The 2009 World Championships, Maui, HI

2009 is a wrap.  A perfect series of six wins, two second places and now a third place at the Worlds to cap the season.  I am not 100% happy with third honestly but given the legs I had on the day, I am happy that I did my best with what I had and took a podium spot at our biggest race of the year.  It was a tough season of racing and on Sunday I did what I could.  I got through without any major mishap and kept my podium stats at 100% this year.


My amazing, incredible and awesome friends who came to watch and cheer.  LOVE YOU!!!

I really thought I was in better form but like all of my races since late July, I faded near the end.  I had some great workouts, I was motivated and I was focused.  Maui is a special event.  The islands are beautiful and magical and offer an incredible venue to celebrate the end of our season.  However, this particular race course would not be my first choice to represent the ultimate XTERRA-style challenge to showcase the best “off-road” athletes.  Don’t get me wrong, the athletes that won the event this year were incredibly fit and talented and such deserving champions.  I do think that the World Championships is a one day showcase of who is best on that day so it is anyone’s opportunity to shine.  That is what makes it so special and exciting.  Eneko Llanos is now a three time World Champion in this event, as is Julie Dibens.  Julie, in particular, was awesome.  Julie showed absolutely zero weakness with an astounding performance on Sunday.

Trying to hold it together to keep my podium streak going

However, over a season of racing with the broadest spectrum of races I have ever done I had my best year of success.  I won six XTERRAs including the US Championships, won the US XTERRA Championships series, was on the podium for an Ironman 70.3 event, was on the podium for a US Cup mountain bike race and created a team to back me up.  That was probably my best display of versatility and I look forward to building on that success next year.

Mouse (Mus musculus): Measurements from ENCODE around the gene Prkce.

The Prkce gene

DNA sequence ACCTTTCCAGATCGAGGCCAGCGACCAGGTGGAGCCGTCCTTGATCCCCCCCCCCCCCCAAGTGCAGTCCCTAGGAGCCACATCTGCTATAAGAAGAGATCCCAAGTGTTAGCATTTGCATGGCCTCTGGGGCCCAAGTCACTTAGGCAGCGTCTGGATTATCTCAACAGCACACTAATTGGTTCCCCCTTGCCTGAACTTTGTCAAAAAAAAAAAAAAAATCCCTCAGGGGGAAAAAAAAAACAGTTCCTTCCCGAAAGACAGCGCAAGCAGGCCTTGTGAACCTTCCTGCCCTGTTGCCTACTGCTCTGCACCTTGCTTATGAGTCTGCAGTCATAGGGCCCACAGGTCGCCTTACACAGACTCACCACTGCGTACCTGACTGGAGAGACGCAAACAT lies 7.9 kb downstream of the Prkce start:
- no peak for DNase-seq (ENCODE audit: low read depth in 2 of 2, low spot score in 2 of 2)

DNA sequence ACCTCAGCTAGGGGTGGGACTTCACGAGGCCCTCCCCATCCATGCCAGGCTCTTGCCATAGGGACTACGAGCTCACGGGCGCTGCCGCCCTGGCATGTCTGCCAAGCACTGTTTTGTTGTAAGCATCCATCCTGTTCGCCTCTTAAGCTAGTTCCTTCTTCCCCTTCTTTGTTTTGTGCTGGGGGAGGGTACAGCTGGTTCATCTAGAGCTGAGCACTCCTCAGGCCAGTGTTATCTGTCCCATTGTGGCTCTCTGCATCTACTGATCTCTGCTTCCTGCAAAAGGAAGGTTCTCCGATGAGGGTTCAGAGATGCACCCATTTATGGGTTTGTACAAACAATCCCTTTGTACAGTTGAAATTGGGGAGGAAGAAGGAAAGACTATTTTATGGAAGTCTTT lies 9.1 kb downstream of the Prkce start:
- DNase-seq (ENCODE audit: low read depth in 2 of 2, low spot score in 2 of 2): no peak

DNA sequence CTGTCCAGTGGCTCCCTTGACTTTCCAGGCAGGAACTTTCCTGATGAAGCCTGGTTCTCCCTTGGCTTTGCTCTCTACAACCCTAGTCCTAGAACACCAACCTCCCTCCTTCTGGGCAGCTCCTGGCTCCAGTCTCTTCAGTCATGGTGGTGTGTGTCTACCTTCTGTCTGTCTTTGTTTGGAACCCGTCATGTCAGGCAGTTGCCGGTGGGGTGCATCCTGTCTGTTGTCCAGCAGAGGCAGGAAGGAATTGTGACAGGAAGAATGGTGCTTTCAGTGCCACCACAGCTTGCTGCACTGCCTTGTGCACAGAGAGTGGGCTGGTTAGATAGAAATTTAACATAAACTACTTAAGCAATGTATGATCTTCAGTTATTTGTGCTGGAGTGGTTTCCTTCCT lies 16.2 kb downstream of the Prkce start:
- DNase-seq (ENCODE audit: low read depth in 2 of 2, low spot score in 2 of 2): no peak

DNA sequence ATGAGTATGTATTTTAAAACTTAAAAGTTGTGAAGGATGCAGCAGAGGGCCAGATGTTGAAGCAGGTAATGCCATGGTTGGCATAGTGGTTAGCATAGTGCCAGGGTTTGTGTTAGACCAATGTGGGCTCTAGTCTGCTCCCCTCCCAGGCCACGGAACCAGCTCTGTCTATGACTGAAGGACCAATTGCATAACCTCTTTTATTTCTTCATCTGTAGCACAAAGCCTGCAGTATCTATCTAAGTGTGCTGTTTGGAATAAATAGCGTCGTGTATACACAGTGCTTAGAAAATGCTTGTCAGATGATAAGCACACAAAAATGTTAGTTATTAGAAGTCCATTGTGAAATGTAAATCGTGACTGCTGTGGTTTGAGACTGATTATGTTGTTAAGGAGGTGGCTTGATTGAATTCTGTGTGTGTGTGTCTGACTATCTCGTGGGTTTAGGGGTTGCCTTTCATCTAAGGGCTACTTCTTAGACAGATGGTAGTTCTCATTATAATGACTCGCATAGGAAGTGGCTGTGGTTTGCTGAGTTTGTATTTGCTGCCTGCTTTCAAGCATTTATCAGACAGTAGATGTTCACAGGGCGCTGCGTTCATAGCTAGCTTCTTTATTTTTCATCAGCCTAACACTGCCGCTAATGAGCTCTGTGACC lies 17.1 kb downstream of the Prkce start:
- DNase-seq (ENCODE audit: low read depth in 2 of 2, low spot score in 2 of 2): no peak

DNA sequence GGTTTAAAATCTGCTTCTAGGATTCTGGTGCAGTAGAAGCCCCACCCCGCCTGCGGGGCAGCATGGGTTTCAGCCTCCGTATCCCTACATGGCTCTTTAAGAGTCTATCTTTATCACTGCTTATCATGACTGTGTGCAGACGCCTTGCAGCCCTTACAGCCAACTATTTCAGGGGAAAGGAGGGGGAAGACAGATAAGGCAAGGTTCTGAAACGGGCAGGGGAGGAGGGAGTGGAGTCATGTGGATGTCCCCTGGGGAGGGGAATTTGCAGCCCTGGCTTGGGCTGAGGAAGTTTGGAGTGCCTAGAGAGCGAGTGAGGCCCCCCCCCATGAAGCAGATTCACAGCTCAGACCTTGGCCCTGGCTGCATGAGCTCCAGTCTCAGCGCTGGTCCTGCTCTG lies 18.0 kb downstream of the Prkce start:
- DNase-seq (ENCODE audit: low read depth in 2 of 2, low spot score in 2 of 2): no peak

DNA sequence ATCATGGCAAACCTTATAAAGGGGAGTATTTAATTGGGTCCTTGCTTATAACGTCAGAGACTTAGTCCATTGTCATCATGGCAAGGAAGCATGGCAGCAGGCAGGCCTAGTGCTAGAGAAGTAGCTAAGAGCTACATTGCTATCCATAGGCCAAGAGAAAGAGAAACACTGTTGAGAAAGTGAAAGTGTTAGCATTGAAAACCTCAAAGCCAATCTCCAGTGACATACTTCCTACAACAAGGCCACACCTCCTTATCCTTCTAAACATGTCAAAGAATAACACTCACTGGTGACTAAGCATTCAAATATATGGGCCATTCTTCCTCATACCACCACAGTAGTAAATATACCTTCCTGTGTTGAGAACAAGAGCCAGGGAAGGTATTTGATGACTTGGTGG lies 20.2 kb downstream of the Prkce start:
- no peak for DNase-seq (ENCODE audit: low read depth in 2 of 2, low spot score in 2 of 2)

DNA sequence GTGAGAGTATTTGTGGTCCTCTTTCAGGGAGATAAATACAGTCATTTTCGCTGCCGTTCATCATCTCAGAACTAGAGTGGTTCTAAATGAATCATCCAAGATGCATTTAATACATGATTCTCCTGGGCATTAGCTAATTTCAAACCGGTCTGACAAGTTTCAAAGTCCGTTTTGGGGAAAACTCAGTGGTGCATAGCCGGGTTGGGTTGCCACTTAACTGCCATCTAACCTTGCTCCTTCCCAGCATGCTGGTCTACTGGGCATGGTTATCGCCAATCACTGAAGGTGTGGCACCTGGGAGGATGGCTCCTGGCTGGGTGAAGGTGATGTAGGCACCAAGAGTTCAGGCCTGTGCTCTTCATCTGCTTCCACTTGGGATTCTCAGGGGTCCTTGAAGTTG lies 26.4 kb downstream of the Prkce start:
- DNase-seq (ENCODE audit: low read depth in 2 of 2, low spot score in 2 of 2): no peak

One of my favorite training partners, Jasper Blake, who had a day that made me very grateful for my own.  LOVE YOU JAZZ!

I race offroad triathlon and would hope that having great technical skills would help me win the race that I train to win.  On this year’s Worlds course that was not the case but my disappointment has been mirrored in the past with some courses for mountain bike worlds as well.  Organizers do what they can with the terrain they have.  As they say, it is what it is.  Even if it was more technical I was not my best.  I showed weakness in my swim and both the bike and the run when I faded near the end of the race to be passed for second by Lesley Patterson, hence my third place.  But even if I was at my strongest, with no technical challenge to exploit any weakness in Julie’s riding, this race certainly did not swing in my favor.  The course has changed a lot since 2006 when I won by 8 minutes.  The road was graded, now covered in gravel, smoothed and buffed and doesn’t really suit a mountain biker.  I am disappointed I didn’t peak as well as I would have liked but I certainly wasn’t the only one who struggled, so I am happy I took a podium spot.  Sharing the podium with Julie Dibens, Lesley Patterson, Carina Wasle and Shonny Vanlandingham is pretty incredible.  All things considered, I had a great season with nothing but success. 

So given the reality of this race, I will adapt.  I knew the writing was on the wall for this event in 2007 but I secretly hoped a monsoon would hit on race day or something.  I even brought wet conditions tires I specially cut for clay mud, but no, the weather was perfect.  So for next season I will look at what I need to do for XTERRA Worlds.  Mountain bike racing is not really going to help here… a strong run and swim will help.  I will adapt and come back with my weaknesses buffed and smoothed like the road we ride on and my legs strengthened to handle the race up the mountain.  Read more…

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Last Note Before The Race

Sorry the site has been so quiet lately… I guess I was just head down, get ready and stop thinking for a few weeks.  I thought about posting some of my progress but then I ended up not.  I did a bit of twittering but the proper posts were missing.  It also didn’t help that I don’t have a computer ready to go right now but excuses, excuses….

So tomorrow is the BIG ONE.  We are in Maui rested, relaxed and ready to go.  Tomorrow I am going for a fourth title and Ross is going to be Twittering the events as they unfold.  You can find his posts here at on the left hand column of the site, on my facebook page and on my twitter page at